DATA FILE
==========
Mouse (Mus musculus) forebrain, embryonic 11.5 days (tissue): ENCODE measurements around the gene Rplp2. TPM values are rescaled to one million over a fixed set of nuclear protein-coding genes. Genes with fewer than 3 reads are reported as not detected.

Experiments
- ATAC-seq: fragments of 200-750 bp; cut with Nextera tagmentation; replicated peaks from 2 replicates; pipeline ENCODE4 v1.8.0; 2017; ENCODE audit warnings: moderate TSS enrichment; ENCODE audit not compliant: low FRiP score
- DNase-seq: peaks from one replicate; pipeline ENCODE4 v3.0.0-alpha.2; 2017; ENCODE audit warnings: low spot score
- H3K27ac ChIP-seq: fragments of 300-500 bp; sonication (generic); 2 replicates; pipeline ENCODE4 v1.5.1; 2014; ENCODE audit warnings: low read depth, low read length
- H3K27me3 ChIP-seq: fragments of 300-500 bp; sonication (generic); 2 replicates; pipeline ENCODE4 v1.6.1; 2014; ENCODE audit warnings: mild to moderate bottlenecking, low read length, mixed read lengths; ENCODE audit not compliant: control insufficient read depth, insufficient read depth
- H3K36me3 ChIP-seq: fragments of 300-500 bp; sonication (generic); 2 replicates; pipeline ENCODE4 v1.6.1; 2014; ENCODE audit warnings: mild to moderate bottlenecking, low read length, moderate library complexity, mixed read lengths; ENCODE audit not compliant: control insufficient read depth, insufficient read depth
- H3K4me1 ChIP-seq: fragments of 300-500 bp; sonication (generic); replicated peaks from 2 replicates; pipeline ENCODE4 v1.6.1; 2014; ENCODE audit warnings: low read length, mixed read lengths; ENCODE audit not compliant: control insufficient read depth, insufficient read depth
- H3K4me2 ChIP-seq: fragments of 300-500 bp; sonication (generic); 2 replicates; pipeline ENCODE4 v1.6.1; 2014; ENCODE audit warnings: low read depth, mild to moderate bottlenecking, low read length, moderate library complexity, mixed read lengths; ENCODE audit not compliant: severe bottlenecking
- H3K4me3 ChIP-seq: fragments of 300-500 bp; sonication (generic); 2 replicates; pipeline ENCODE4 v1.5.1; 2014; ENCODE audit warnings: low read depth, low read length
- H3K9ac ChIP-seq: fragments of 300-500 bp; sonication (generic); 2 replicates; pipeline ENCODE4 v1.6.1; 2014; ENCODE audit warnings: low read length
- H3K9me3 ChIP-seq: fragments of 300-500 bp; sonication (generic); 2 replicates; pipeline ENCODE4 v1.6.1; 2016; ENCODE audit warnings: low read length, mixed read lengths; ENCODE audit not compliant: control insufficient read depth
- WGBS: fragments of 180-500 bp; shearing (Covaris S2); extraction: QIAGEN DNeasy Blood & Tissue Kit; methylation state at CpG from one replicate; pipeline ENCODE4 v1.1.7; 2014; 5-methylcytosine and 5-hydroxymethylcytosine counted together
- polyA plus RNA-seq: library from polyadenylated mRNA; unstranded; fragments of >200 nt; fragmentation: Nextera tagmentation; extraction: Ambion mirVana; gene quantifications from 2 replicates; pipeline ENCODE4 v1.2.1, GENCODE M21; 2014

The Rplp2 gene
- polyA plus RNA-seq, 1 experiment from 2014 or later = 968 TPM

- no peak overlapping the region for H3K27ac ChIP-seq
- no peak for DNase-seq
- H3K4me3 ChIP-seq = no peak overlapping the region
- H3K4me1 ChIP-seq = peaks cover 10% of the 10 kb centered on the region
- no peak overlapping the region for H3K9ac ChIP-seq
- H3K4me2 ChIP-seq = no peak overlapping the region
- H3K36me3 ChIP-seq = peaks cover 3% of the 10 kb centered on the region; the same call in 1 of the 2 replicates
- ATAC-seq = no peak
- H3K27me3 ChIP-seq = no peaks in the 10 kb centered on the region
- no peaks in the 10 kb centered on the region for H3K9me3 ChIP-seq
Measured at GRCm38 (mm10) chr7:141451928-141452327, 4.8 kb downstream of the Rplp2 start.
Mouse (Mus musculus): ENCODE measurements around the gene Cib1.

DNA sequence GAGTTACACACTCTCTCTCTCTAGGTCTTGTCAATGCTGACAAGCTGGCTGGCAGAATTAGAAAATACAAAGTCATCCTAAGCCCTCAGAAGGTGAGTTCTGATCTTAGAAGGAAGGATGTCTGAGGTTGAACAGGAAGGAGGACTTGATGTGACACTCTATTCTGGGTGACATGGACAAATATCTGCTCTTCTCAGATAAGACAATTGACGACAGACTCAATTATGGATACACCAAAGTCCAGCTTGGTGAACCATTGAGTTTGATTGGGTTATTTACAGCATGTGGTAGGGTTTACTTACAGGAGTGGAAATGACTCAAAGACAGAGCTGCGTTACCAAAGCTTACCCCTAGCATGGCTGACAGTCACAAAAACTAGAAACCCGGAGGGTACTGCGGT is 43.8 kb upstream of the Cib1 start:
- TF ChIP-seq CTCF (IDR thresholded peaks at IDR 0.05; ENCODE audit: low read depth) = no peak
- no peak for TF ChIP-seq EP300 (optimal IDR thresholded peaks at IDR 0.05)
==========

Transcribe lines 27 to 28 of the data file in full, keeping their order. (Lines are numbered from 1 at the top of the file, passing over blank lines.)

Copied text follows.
Measured at GRCm38 (mm10) chr7:141451928-141452327, 4.8 kb downstream of the Rplp2 start.
Mouse (Mus musculus): ENCODE measurements around the gene Cib1.